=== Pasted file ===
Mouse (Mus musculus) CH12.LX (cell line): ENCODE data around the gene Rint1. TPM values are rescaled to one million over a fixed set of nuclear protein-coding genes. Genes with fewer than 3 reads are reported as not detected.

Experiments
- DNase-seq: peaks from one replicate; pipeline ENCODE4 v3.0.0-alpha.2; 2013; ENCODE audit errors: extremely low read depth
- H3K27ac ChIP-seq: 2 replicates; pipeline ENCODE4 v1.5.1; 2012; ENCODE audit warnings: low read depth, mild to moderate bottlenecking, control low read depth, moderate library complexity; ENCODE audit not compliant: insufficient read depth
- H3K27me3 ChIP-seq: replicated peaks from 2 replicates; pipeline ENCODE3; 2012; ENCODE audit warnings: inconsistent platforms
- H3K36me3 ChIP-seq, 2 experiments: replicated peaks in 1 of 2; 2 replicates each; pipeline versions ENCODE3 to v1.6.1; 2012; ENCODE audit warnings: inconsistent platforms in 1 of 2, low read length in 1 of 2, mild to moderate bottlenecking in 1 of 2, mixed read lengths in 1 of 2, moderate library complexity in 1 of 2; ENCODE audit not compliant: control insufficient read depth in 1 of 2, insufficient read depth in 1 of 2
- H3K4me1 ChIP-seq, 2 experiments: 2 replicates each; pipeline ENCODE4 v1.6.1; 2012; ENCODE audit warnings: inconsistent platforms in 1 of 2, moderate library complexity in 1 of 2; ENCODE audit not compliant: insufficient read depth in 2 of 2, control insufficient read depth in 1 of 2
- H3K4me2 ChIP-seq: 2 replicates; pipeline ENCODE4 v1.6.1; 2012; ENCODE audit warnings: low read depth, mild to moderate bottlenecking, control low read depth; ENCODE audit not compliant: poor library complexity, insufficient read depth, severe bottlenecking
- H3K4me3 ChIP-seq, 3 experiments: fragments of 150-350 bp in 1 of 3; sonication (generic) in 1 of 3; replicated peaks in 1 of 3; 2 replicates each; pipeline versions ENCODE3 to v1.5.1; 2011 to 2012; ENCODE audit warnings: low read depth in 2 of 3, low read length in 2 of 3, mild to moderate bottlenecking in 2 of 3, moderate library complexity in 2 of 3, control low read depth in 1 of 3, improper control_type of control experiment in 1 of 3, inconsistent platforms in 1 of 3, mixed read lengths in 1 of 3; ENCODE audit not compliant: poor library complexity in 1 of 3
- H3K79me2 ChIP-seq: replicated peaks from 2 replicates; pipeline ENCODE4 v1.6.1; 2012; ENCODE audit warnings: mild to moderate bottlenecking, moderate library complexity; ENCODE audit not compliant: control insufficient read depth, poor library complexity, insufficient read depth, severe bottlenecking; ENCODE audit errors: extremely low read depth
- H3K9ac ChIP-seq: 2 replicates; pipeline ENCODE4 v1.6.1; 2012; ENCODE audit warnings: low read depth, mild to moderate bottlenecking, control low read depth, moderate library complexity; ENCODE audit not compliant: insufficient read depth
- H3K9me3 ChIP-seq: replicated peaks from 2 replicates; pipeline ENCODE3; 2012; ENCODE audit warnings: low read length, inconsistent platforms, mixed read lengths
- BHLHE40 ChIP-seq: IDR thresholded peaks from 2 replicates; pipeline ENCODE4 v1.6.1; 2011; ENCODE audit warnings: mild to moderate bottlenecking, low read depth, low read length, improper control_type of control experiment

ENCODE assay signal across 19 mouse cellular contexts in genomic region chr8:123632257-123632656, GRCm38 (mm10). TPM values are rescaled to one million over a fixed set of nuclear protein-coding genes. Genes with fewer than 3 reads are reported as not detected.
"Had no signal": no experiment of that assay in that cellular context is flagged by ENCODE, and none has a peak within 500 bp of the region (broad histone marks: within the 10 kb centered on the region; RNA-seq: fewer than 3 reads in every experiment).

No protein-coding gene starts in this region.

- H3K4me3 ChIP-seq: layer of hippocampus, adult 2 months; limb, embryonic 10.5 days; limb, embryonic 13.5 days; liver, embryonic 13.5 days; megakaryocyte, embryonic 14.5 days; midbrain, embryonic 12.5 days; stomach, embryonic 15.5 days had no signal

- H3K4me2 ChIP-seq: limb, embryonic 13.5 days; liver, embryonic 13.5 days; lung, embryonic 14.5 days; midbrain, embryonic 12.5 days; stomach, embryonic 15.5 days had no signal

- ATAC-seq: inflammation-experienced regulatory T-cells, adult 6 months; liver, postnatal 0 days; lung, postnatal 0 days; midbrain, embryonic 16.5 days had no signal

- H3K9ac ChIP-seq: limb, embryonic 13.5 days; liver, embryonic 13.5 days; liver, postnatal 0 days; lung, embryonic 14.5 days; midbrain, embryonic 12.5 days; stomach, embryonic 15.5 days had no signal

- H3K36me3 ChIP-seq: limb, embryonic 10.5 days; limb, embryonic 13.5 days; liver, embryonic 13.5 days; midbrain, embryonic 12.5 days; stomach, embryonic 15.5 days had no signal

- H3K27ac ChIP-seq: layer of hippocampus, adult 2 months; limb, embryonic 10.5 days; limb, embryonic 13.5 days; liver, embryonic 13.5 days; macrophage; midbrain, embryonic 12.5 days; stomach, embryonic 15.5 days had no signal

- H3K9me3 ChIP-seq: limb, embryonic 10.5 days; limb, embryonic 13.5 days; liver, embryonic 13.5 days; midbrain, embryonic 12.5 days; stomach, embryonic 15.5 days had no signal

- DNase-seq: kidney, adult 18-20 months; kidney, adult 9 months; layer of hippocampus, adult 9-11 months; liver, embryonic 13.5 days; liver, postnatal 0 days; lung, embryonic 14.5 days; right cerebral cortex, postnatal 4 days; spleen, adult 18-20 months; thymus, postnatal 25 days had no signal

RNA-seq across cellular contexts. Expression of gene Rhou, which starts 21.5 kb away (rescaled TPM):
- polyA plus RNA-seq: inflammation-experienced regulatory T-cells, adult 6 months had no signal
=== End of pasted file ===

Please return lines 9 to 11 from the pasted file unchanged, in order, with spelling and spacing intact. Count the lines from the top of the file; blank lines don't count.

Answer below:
- H3K4me3 ChIP-seq, 3 experiments: fragments of 150-350 bp in 1 of 3; sonication (generic) in 1 of 3; replicated peaks in 1 of 3; 2 replicates each; pipeline versions ENCODE3 to v1.5.1; 2011 to 2012; ENCODE audit warnings: low read depth in 2 of 3, low read length in 2 of 3, mild to moderate bottlenecking in 2 of 3, moderate library complexity in 2 of 3, control low read depth in 1 of 3, improper control_type of control experiment in 1 of 3, inconsistent platforms in 1 of 3, mixed read lengths in 1 of 3; ENCODE audit not compliant: poor library complexity in 1 of 3
- H3K79me2 ChIP-seq: replicated peaks from 2 replicates; pipeline ENCODE4 v1.6.1; 2012; ENCODE audit warnings: mild to moderate bottlenecking, moderate library complexity; ENCODE audit not compliant: control insufficient read depth, poor library complexity, insufficient read depth, severe bottlenecking; ENCODE audit errors: extremely low read depth
- H3K9ac ChIP-seq: 2 replicates; pipeline ENCODE4 v1.6.1; 2012; ENCODE audit warnings: low read depth, mild to moderate bottlenecking, control low read depth, moderate library complexity; ENCODE audit not compliant: insufficient read depth